Monday, January 5, 2015

In search of the family's roots (Part 1).

This concluding portion of a story on commemorating SG50, in today's ST page 1 (Jan 5), got me thinking:

My late eldest brother Tee Chuan had started putting together the family's roots but he died on May 1, 2011. His hard work on our family history died with him -- as his computer hard disk was found to be inaccessible.

But I remembered at least one email from him that dwelt on extended family matters. I dug into my messy email archive and... found it! It was an eye-opener:

My Dear Brothers and Sister,
I am now back in Kuala Lumpur and have decided to up-date you on 2 matters.

Tua Kor's Funeral

Our Tua Kor, Khoo Ghee Soon who is our father's sister, passed away peacefully on Friday 27.3.2009 after a short illness. Paik Sim and I attended the funeral service at St Teresa Church (near Mount Faber) and the cremation at Mandai Columbarium and Crematrorium on 31.3.2009. 

Tua Kor was a teenager when I lived in the same attap house with her in Pasir Panjang. She married Chua Siak Bee who owned a few prawn ponds and a starfruit orchard in what was 10th Mile West Coast Road and now referred to as Jurong. She had a sweet cheerful disposition. Whenever Grandmother and I visited her she would catch a substantial quantity of prawns, slaughter a chicken and cook Hokkien Mee for us. 

She would always give us a basket of starfruit and a packet of freshwater prawns to take away. She was widowed for more than 30 years and single-handedly brought up 3 sons and 2 daughters and helped to raise 2 grand-daughters now working in Sydney as a doctor and an accountant. These two arrived Changi Airport when Tua Kor was still breathing but reached her bedside in the hospital half an hour after she had expired. However, they did see her in November when she nearly died but miraculously pulled through.

Paik Sim and I visited her on Chinese New Year's day and even though she was frail and on a wheelchair (suffering from Parkinson's Disease) she was in high spirits and invited us to visit her again the next time we go to Singapore. Now she is gone. She was given a very good send-off and had many relatives and friends at the 3 nights' wake and the funeral itself. Please see photo of the cortege.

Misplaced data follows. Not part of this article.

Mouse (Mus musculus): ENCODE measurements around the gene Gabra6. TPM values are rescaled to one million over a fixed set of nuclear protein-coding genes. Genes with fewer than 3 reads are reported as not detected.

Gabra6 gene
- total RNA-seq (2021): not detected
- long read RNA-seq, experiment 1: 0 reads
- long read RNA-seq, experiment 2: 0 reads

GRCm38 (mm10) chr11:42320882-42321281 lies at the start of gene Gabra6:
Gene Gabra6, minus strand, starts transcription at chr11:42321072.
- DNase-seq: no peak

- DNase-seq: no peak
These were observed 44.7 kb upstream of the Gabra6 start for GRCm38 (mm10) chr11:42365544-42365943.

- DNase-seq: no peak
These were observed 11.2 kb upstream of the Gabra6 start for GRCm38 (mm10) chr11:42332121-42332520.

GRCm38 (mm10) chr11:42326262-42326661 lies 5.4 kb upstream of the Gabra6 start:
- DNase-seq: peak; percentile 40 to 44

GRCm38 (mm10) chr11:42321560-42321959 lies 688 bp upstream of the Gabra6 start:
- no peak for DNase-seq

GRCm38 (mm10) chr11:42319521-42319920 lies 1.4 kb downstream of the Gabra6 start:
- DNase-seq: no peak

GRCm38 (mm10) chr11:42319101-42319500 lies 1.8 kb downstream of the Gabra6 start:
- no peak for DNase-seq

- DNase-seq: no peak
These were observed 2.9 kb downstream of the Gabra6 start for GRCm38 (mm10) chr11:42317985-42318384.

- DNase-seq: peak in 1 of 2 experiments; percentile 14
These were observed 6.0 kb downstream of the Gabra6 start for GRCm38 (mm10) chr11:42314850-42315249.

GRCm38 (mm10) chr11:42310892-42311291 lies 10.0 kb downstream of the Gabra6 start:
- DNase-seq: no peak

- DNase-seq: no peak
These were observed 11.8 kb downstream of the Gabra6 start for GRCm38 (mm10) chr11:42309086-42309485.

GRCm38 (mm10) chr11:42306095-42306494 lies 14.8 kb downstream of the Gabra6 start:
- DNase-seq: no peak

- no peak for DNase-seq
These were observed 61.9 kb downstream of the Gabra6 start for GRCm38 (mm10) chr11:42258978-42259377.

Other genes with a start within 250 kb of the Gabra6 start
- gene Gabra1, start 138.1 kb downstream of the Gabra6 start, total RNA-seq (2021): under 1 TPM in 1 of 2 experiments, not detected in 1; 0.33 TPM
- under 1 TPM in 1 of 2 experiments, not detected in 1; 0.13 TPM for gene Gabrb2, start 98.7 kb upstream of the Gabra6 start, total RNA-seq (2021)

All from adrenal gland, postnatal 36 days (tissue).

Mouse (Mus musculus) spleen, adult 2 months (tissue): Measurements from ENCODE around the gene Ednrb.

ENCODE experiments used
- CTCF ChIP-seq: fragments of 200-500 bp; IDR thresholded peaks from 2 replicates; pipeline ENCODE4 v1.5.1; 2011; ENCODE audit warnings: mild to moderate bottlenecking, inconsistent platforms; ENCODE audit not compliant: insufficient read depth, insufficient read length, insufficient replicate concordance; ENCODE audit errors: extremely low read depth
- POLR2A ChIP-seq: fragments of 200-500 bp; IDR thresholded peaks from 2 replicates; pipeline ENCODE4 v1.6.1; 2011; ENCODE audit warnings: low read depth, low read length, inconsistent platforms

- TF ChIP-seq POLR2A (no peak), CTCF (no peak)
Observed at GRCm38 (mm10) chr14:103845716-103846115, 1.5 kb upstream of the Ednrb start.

Sar Kor's Grave

I know Tua Kor very well and also Jee Kor who had been taken away by the Japanese as a comfort woman and vaguely know that our father had a third sister, our Sar Kor, who died before reaching the age of ten. I had been pestering other relatives to show me Sar Kor's grave for a long time and at last on 31.3.2009 Khoo How Tiam (our Sar Chek's 2nd son) took me there.

Sar Kor's grave is in Bukit Brown Chinese Cemetery, along Lorong Halwa approachable from the end of Kheam Hock Road and the end of Sime Road. It is about 30m down a slight slope perpendicular to the largest tree in the cemetery. Engraved in the centre of the gravestone is Sar Kor's name, Miss Khoo Ghee Piow. Engraved on the left side is the name of our kampong in China, Nan Ann 14th Precinct. Engraved on the right side is the date of her death, 23rd Year of the Republic of China 12th Moon 14th Day which I reckon is equivalent to 18.1.1935.

As it was Cheng Beng time, How Tiam and I cleared the undergrowth and cleaned the gravestone.


Tee Chuan

Wow! I just want to add that, from recollection, my late father Khoo Ghee Tam told us that our ancestral home in China's Fujian province was in Lam-uah (other spelling variations include Lam Oa, Lam An, Nan'an, and Nan Ann), Chap See Tor (14th Precinct?), Um Beh Lor (not sure about this but it seems to reference the road leading to the village.

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